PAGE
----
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Point Break

7 January 2016 | 4:02 pm | Guy Davis

"The Point Break remake takes its subject matter and itself very seriously, which is where the wheels fall off."

There are two good reasons to remake the 1991 action movie Point Break: the title is a well known and well loved one, so it makes financial sense, and the idea of mixing extreme sports and illegal activities is too cool to leave alone for too long.

However, there are many more good reasons not to remake Point Break, foremost among which is the lightning-in-a-bottle combination of talent that made the original movie such a cult classic.

I mean, the '91 Point Break had Oscar-winning director Kathryn Bigelow at full throttle (one wishes she'd take a break from prestige pictures like The Hurt Locker to have a little fun again), not to mention Keanu Reeves at the dawn of his action-man phase and the late Patrick Swayze at the apex of his.

Beyond that, though, the original had a rare quality: it was both aware and respectful of its own ridiculousness. It knew full well when it was heading over the top, and then it hit the accelerator even harder. (If you want a modern-day equivalent, check out the last few Fast & Furious movies.)

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In comparison, the Point Break remake takes its subject matter and itself very seriously, which is where the wheels fall off.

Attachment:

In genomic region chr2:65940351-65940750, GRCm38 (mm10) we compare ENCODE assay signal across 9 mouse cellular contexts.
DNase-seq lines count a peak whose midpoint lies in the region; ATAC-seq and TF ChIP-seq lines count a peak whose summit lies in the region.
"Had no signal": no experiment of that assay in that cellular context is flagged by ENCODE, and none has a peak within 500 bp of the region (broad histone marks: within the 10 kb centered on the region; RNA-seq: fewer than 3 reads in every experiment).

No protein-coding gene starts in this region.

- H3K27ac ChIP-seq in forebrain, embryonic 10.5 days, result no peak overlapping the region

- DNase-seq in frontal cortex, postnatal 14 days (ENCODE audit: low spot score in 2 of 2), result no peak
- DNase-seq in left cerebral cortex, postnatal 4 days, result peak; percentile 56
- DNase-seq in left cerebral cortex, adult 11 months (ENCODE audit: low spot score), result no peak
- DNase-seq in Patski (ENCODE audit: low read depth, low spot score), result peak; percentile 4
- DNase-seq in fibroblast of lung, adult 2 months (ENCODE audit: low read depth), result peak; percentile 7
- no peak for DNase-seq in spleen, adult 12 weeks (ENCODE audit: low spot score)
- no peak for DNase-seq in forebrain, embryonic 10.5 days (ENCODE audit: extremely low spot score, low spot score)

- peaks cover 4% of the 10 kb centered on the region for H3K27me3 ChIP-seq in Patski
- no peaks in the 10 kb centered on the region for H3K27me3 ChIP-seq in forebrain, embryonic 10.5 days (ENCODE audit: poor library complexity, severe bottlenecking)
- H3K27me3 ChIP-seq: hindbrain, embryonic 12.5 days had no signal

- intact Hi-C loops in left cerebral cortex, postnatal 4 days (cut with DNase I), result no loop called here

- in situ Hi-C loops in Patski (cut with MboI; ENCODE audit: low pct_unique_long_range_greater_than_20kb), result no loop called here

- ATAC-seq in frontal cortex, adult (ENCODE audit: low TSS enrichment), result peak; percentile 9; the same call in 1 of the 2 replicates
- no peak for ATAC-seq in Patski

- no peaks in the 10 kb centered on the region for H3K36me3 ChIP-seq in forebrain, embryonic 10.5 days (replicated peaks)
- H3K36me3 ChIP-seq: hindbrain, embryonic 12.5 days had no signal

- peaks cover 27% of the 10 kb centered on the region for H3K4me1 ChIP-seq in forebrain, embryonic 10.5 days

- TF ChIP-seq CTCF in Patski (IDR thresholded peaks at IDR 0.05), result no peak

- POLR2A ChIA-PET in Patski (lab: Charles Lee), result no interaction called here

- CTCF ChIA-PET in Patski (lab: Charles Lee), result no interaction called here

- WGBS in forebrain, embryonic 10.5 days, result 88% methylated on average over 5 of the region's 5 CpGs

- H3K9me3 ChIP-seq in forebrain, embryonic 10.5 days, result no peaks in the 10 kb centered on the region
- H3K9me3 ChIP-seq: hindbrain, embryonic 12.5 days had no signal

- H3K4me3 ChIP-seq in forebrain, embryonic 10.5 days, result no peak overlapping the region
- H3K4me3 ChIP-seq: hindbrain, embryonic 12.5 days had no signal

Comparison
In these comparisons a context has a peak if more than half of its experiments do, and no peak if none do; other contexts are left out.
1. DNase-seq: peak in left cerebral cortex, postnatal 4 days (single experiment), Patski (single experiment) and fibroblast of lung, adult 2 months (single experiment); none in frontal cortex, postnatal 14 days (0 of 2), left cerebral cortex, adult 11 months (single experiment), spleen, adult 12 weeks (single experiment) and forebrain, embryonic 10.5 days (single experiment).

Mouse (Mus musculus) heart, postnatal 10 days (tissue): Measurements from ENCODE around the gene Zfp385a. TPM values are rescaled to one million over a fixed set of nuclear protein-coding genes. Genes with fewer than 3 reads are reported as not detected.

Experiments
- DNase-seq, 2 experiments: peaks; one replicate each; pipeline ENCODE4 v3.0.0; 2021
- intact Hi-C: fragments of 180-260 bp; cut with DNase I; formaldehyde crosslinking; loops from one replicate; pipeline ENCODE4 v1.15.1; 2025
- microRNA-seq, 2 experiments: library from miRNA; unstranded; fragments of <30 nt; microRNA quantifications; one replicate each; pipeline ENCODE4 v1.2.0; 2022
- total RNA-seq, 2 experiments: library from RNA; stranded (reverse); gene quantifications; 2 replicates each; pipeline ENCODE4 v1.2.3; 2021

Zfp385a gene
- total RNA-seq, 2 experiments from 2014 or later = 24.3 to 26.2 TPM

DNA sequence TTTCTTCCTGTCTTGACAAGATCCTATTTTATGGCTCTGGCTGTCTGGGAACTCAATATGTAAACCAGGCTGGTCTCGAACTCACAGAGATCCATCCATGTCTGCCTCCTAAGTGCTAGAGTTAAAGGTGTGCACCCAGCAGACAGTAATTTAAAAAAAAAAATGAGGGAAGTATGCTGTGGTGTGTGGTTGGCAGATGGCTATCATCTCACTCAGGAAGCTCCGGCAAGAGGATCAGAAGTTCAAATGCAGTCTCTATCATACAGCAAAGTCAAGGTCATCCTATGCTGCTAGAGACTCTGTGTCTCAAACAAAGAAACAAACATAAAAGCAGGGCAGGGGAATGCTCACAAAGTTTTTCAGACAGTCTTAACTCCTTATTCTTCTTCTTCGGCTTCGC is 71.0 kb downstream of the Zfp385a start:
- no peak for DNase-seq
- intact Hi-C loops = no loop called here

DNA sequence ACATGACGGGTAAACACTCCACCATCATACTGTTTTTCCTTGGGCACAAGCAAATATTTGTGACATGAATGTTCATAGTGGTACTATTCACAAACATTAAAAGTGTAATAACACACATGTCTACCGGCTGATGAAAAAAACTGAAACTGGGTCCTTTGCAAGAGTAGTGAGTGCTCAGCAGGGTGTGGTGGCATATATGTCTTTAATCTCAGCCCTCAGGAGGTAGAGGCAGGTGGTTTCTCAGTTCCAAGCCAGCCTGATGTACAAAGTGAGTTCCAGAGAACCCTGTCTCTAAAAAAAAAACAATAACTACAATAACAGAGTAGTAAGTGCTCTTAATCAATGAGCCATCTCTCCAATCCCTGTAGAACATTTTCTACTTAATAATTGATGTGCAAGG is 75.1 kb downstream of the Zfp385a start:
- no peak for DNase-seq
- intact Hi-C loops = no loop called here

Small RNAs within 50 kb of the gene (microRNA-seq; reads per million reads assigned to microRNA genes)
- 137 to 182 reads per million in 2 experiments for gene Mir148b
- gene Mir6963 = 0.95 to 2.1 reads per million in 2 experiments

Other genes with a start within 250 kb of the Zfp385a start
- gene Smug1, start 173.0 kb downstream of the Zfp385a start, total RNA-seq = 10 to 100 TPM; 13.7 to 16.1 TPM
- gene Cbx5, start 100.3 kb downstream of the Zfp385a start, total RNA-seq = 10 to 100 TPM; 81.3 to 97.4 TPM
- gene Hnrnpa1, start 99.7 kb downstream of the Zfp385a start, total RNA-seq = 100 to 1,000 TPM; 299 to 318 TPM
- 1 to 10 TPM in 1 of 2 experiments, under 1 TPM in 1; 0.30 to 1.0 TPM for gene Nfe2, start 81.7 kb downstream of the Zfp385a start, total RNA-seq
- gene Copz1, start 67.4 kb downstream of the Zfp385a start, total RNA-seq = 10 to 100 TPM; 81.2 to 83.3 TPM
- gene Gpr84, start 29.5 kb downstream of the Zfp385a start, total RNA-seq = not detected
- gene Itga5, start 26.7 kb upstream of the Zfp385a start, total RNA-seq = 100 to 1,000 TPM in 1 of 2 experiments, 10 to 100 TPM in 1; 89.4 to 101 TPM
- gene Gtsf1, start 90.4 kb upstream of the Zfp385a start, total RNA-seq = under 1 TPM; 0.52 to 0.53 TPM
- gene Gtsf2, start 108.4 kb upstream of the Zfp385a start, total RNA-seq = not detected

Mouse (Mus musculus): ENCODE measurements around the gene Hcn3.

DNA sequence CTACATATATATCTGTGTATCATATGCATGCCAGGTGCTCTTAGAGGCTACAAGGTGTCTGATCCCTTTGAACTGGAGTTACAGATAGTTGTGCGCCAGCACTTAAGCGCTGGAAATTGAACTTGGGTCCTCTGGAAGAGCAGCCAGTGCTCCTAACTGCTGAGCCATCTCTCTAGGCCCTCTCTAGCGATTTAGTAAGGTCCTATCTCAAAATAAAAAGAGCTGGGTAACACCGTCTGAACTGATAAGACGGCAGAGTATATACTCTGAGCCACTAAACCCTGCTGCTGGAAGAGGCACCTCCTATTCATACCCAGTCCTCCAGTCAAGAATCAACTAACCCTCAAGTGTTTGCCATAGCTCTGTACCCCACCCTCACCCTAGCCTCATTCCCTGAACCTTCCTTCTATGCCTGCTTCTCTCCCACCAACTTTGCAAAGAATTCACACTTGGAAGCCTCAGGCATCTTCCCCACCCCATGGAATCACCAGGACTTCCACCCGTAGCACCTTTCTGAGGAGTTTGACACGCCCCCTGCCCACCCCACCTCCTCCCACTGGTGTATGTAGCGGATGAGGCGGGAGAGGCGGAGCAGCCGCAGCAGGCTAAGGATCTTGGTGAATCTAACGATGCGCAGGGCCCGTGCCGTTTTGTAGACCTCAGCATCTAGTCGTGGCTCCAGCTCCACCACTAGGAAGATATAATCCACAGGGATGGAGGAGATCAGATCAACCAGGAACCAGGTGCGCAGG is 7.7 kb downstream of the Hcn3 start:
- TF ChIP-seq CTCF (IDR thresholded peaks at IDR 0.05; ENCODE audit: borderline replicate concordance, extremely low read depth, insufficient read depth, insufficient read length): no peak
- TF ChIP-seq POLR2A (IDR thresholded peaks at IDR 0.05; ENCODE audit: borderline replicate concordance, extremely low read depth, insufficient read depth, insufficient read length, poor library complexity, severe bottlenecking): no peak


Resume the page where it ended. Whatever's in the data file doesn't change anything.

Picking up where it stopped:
It's a capably made thrill ride, sure, with some white-knuckle stunts in some gorgeous locations. But the verve is absent, and it feels like everyone involved is obliged to be there and do the best work they can without feeling too excited about it.

Aussie actor Luke Bracey plays FBI rookie Johnny Utah, a former motocross champ who has a hunch that a recent string of high profile heists are being executed by extreme athletes wih a yen for big-wave surfing and wingsuit-gliding.

Given a shot to investigate further, Utah hooks up with Bodhi (Edgar Ramirez), an enigmatic guru type who leads a crew of radical thrillseekers.

Bodhi's crew is on an eight-step path to enlightenment that often involves jumping from great heights, but when they're not doing that they're robbing from the rich and giving to the poor.

Yes, they're well intentioned but they're breaking the law, and Johnny Utah won't stand for that. Or will he?

Sadly, Bracey lacks the charisma of a Hemsworth, making his Utah a less than compelling hero. And while Ramirez isn't short on screen presence, his energy is a little too muted to give Point Break the boost it so desperately needs.